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| Discussion|| |
Despite its wide acceptability and usage, IUCD is associated with documented complications. Some of these complications include upper genital infection and consequent infertility, pelvic inflammatory disease, uterine perforation and subsequent translocation leading to bowel perforation/obstruction, vesical calculus formation, and vesicouterine fistula.,,, Translocation following uterine perforation is perhaps the most surgically important complication.
The possible mechanism of translocation includes initial uterine perforation and complete translocation of the device into the peritoneal cavity, followed by vesical perforation and partial translocation (vertical limb/string only) into the bladder with resultant crust and calculus formation. Alternatively, there is also the possibility of direct utero-vesical perforation and complete translocation of the device into the urinary bladder, followed by vesical perforation and partial translocation of the horizontal limb of the device into the peritoneal cavity. In this index case, complete peritoneal translocation would have been prevented by the encrustation and calculus formation on the vertical limb of the device.
A review of 75 patients with uterine perforation from IUCD over a 13-year period by Kaislasuo et al. in Finland showed that majority present with abnormal bleeding and/or abdominal pain following uterine perforation whereas, others may remain asymptomatic. In asymptomatic patients, uterine perforation is usually suspected following the occurrence of pregnancy, inability to palpate the string of the device, or inability to pull out the device. The factors associated with uterine perforation include early postpartum insertion; lactation and poor insertion techniques. Poor insertion technique is probably the cause in this patient. She had even forgotten that she was carrying the device. Following uterine perforation, greater percentage of IUCD translocated into the peritoneal cavity is usually contained by the omentum such that intraperitoneal visceral injury rarely occurs., This is corroborated by the findings of our case report where the omentum had walled off the IUCD.
Localization of migrated device is usually done by vaginal ultrasonography, abdominopelvic X-ray, hysteroscopy, and curettage. The index patient did abdominopelvic computed tomography scan to determine the possible differential diagnosis since the patient did not initially give the history of IUCD insertion.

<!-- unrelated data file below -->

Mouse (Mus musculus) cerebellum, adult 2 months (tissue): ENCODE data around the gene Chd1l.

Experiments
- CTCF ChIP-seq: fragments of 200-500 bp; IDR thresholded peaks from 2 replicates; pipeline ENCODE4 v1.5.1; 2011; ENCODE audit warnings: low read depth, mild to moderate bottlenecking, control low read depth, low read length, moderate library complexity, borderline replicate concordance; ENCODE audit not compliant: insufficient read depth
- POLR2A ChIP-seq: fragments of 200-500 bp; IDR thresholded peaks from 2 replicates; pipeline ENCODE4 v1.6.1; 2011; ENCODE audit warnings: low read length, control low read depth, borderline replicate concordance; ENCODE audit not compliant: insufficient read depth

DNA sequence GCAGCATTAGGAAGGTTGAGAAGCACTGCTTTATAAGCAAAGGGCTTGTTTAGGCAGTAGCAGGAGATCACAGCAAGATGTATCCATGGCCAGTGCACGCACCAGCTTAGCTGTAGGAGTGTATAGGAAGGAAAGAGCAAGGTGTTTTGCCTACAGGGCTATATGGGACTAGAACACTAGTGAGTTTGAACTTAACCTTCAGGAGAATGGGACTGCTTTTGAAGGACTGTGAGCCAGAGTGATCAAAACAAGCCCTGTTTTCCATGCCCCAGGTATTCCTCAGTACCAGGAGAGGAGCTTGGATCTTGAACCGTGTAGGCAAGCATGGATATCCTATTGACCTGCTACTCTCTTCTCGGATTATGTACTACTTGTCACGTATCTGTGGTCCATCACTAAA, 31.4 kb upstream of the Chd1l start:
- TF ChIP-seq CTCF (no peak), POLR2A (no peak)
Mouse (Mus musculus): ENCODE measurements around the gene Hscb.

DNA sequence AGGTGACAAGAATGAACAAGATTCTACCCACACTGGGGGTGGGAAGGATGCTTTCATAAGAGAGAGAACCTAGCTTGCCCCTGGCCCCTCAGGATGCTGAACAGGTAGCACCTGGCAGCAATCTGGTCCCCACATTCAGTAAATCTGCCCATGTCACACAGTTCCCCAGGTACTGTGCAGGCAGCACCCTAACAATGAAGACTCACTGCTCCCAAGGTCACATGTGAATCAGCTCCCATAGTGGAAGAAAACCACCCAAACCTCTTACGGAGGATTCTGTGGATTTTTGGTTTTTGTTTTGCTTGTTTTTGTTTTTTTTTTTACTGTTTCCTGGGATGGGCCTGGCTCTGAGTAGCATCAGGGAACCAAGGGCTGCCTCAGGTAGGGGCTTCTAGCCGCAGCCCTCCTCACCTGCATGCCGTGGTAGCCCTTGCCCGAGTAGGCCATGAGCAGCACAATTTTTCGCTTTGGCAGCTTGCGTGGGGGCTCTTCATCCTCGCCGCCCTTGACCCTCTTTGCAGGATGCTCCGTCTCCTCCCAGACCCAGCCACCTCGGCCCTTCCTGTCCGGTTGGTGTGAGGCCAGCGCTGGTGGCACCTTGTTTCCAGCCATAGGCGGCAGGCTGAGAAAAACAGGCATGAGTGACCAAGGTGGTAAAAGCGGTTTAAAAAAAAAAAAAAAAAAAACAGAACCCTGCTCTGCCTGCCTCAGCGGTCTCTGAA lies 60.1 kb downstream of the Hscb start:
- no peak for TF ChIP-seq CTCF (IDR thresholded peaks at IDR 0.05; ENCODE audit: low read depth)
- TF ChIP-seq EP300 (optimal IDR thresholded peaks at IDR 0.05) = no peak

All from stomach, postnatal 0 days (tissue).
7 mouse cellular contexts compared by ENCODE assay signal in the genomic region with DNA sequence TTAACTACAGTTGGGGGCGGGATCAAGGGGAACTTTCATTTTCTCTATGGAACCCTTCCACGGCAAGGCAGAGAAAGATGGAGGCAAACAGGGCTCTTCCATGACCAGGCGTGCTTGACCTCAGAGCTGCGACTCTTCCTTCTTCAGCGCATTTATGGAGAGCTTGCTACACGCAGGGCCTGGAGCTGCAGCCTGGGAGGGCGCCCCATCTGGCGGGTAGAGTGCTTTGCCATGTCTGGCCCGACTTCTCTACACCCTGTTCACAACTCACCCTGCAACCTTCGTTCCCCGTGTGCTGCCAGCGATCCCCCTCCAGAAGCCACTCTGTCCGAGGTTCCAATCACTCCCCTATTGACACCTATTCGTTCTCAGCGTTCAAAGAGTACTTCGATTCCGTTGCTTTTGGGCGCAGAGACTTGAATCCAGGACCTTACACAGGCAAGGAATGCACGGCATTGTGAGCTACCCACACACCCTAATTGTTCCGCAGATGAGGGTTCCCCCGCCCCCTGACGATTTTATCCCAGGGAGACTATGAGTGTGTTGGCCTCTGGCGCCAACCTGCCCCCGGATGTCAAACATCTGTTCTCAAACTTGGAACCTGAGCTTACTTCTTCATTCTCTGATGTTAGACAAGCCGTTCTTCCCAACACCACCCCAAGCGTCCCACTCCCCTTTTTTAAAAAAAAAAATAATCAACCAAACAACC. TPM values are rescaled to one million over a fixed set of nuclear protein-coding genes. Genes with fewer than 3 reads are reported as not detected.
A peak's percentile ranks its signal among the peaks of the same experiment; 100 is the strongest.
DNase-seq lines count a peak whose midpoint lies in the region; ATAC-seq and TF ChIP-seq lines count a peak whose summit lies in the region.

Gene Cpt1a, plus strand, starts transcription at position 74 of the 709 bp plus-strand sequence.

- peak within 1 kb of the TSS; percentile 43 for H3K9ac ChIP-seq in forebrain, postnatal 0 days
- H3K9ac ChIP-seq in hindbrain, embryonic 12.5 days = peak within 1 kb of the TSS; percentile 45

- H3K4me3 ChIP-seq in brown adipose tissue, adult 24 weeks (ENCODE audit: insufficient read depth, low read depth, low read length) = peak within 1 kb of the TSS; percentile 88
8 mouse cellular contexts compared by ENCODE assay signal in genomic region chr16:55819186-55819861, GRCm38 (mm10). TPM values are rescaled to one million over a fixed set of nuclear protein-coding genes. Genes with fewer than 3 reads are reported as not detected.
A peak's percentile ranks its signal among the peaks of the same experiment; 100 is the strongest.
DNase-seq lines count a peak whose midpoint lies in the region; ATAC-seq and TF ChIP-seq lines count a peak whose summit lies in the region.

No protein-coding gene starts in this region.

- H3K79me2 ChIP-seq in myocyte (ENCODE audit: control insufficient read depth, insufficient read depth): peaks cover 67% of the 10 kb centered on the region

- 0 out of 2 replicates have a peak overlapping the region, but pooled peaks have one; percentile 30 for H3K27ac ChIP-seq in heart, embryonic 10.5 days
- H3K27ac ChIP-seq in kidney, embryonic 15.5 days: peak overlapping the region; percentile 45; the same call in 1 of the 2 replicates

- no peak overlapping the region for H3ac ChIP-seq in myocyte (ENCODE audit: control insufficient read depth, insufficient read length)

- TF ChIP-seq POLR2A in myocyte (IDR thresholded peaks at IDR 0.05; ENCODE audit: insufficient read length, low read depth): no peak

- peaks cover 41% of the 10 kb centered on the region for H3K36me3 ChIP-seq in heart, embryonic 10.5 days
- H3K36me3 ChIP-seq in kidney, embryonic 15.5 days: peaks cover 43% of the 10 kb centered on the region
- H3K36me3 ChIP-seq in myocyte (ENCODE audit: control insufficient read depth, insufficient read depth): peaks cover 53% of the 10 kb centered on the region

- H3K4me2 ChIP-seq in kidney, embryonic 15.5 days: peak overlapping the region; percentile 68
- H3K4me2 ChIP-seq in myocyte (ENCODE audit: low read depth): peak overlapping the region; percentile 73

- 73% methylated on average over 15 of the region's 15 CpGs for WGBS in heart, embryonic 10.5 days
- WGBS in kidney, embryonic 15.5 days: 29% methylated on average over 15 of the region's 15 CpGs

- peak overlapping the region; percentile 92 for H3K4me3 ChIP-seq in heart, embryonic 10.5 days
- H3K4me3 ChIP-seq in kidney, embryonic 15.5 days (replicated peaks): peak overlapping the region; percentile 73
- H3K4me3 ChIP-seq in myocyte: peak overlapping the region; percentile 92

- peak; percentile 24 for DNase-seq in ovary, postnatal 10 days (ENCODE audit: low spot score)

Early reports on the laparoscopically assisted IUCD retrieval showed that visualizing and locating the IUCD embedded in the omentum was usually difficult or challenging due to difficulty in visualizing the IUCD., Nevertheless, advancement in not only the skills but also instrumentation, lightning and imaging has made laparoscopically-assisted retrieval of intraperitoneal translocated IUCD possible.
Most translocated IUCD are usually successfully retrieved laparoscopically or cystoscopically if translocated into the urinary bladder. A combined approach may rarely be required as in the index patient due to the “collar stud” effect created by the horizontal limb of the T-shaped IUCD in the peritoneal cavity and the calculus formation on the vertical limb and thread of the IUCD within the urinary bladder. This effect made the retrieval of the IUCD difficult using either of these approaches alone.
| Conclusion|| |
IUCD can perforate the uterus and get translocated long after it has been inserted with or without any of the previously identified predisposing factors. It can perforate the bladder to enter the peritoneal cavity with its tail getting trapped in the bladder by encrustation and calculus formation. Combined cystoscopy and laparoscopy may be required for retrieval in this unusual scenario.
Declaration of patient consent
The authors certify that they have obtained all appropriate patient consent forms. In the form the patient(s) has/have given his/her/their consent for his/her/their images and other clinical information to be reported in the journal. The patients understand that their names and initials will not be published and due efforts will be made to conceal their identity, but anonymity cannot be guaranteed.
Financial support and sponsorship
Conflicts of interest
There are no conflicts of interest.
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[Figure 1], [Figure 2], [Figure 3], [Figure 4]